56 Tait, A, The Word of God and the Ground of Faith: part II (London, 1864), vivii.

57 Ibid, vi; Tait, A, The Dangers and Safeguards of Modern Theology (London, 1861), p 238.

58 Shea and Whitla, Essays, p 665.

59 Ellis, I, Seven Against Christ: a study of ‘Essays and Reviews’ (Leiden, 1990), p 193.

60 Altholz, J, Anatomy of a Controversy: the debate over Essays and Reviews, 1860–1864 (Aldershot, 1994), p 124.

61 Fourth Report of the Royal Commission on Ritual (September 1870), viii.

62 Chronicle of Convocation, 9 February 1872, p 94, quoted in Davidson and Benham, Life of Tait, vol 2, p 142.

63 Originally a talk given on 6 March 1927 at Battersea Town Hall, published in Russell, B, Why I Am Not a Christian: and other essays on religion and related subjects (London, 1996), p 3.

64 Lincolns Inn Papers, Cases on Appeal to the Privy Council, Admiralty and Ecclesiastical, vol 205 (1876), pp 783–888 (hereafter Jenkins Lincoln's Inn), at pp 833 and 856.

65 Proby, W, Annals of the Low-Church Party in England, Down to the Death of Archbishop Tait (London, 1888), vol 2, p 313.

66 Jenkins, H, Selections from the Old and New Testaments (London, 1865).

67 For a detailed analysis of the omissions from Matthew's Gospel, see Jenkins Arches, at 479–480. According to the calculations of Dr Archibald James Stephens QC (leading counsel for the defendant in Jenkins v Cook), Selections omitted 215 chapters of the Old Testament entirely, and 25 chapters of the New Testament entirely: Jenkins Arches at 472. In fact, only eight chapters of the New Testament are entirely omitted (Matthew 1 and 25, Romans 7, and Revelation 6, 9, 12, 13 and 18). 218 chapters of the Old Testament are entirely omitted, including all of Esther and Ruth.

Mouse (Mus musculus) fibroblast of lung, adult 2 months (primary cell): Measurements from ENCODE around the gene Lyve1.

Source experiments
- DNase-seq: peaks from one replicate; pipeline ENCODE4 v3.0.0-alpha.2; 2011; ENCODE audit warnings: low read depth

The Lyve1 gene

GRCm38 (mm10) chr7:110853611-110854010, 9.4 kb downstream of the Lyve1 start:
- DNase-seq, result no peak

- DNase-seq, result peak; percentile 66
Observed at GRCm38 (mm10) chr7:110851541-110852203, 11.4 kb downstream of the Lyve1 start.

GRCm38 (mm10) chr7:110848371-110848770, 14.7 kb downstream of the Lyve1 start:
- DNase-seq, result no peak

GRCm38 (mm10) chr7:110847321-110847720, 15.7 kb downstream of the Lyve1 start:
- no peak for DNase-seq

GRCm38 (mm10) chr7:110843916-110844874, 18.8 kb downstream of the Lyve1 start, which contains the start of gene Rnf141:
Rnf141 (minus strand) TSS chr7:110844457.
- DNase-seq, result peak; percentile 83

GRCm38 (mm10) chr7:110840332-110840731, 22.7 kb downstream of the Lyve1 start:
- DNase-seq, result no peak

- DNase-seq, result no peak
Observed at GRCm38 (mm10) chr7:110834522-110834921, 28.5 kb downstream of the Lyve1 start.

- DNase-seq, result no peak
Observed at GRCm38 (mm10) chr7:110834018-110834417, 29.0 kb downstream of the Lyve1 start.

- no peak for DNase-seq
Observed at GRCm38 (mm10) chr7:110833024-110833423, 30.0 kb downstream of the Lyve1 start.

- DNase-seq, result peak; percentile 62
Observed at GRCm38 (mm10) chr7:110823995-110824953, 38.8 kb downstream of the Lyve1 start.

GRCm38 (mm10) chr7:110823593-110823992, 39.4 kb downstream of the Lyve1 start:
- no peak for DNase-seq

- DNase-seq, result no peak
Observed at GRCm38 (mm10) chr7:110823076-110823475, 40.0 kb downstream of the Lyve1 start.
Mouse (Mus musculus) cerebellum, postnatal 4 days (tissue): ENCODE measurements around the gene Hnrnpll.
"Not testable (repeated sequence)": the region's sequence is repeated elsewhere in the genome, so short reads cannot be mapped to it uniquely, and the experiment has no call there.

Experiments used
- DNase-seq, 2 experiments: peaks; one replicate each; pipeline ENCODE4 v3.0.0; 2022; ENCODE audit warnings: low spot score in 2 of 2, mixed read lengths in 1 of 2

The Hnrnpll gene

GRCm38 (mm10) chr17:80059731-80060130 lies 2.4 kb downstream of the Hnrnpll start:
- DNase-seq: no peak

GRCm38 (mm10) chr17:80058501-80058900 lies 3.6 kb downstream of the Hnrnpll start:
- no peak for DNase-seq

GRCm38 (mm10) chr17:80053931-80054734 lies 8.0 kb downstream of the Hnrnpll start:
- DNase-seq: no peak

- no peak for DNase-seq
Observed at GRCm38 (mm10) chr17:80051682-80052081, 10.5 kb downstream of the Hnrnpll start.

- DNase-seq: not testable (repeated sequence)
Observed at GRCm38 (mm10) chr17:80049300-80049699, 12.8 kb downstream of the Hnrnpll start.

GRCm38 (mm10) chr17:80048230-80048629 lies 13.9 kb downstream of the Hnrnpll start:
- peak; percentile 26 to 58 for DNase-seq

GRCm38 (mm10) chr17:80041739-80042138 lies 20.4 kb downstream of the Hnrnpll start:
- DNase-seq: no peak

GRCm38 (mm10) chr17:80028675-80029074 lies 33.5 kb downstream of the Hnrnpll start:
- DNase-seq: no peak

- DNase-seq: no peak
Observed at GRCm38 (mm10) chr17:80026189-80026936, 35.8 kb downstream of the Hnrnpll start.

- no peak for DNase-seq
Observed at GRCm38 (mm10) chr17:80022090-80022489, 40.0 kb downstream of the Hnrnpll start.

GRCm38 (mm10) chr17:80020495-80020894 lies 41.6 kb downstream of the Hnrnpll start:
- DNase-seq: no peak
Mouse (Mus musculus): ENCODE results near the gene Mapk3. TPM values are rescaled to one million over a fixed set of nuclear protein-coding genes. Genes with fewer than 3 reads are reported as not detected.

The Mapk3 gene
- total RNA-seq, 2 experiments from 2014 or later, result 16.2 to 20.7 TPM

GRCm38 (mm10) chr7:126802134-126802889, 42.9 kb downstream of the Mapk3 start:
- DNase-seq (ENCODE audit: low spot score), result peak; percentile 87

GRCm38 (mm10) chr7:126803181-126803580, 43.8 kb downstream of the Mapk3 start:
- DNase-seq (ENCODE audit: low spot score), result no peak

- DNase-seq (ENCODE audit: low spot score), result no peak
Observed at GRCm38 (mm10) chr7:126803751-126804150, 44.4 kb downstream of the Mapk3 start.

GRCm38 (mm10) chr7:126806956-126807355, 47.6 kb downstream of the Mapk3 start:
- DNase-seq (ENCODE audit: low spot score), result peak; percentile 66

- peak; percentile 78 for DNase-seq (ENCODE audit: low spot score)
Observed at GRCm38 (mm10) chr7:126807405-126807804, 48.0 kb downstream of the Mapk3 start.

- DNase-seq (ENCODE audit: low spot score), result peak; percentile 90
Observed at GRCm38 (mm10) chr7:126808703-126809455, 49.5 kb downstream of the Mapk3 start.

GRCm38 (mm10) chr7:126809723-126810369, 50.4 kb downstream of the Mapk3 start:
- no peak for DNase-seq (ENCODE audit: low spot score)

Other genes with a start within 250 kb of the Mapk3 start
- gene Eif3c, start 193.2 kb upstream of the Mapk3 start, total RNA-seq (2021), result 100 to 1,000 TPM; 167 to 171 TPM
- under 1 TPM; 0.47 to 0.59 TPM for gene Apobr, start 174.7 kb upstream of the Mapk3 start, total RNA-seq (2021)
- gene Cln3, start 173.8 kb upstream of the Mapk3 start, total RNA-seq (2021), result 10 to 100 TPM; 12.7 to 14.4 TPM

68 Jenkins Lincoln's Inn, p 833.

69 Ibid, p 792.

70 The title of the sermon is referred to in Jenkins' printed case for the Privy Council: ibid, p 784. Cook averred in his defence that the sermon was on eternal punishment: ibid, p 792. It is therefore difficult to accept the Privy Council's statement that ‘[w]hat was the subject or substance of this sermon … their Lordships have no means whatever of knowing’: Jenkins PC, at 97.

71 Cook, F, Righteous Judgment: six lectures on future punishment (London, 1878).

72 Jenkins Arches, at 478.

73 Jenkins PC, at 107.

74 See paragraph 4 of Cook's ‘Responsive plea’ and paragraph 4 of Jenkins' ‘Allegation in reply’: Jenkins Lincoln's Inn, pp 836 and 842.

75 Ibid, pp 854–856.

76 Ibid, p 856.

77 Ibid, p 855.

78 Ibid.

79 Jenkins Arches, at 479.

80 Ibid, at 480.

81 Ibid, at 481.

82 Ibid, at 482.

83 Ibid, at 487.

84 Jenkins Lincoln's Inn, pp 862–864.

85 Jenkins Arches, at 482.

86 Ibid, at 484.

87 Ibid, at 485.

88 Ibid, at 488.

89 Articles of charge, para 4: Jenkins Lincoln's Inn, p 834.

90 Letter of request: Jenkins Lincoln's Inn, p 827.

91 Archdeacon Randall (president), Canon Girdlestone, Canon Cooper and Canon Mather; Bishop David Anderson dissenting. See Jenkins, H, Jenkins v Cook (London, 1880), p 28.

92 Jenkins Arches, at 470–473.

93 Ibid, at 474–475.

94 Ibid, at 492.

95 Ibid, at 494.

96 The binding force of precedent was recognised by ecclesiastical judges in the nineteenth century: see Cox, NThe influence of the common law on the decline of the ecclesiastical courts of the Church of England’, (2001–2002) 3(1) Rutgers Journal of Law and Religion 1.

97 Jenkins Arches, at 495–498.

98 Ibid, at 498–499.

99 Quotations from the appeal case are from Jenkins PC, at 102–105, unless otherwise specified.

100 Ibid, at 101.

101 Jenkins Lincoln's Inn, p 855; Jenkins PC, at 98.

102 The Times, 26 May 1881 (obituary of Henry Jenkins).

103 Jenkins, Jenkins v Cook, pp 316–317.

104 The Times, 21 February 1876.

105 Thomson, J, ‘The Devil in the Church of England’, in Satires and Profanities (London, 1884), pp 1112.

106 Jenkins PC, at 85–86; the judge was Sir Fitzroy Kelly.

107 Thomson, ‘The Devil’, p 5.

108 Ibid, pp 5–6: ‘in the discharge of my spiritual office I am bound to speak upon those theological topics as to which the minds of Christian people are from any cause disquieted, and to point out what is the effect of the “Judgment” upon the position of the Church’.

109 McFarlane v Relate Avon Ltd [2010] EWCA Civ B1.

110 Ibid, at para 26.

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Ecclesiastical Law Journal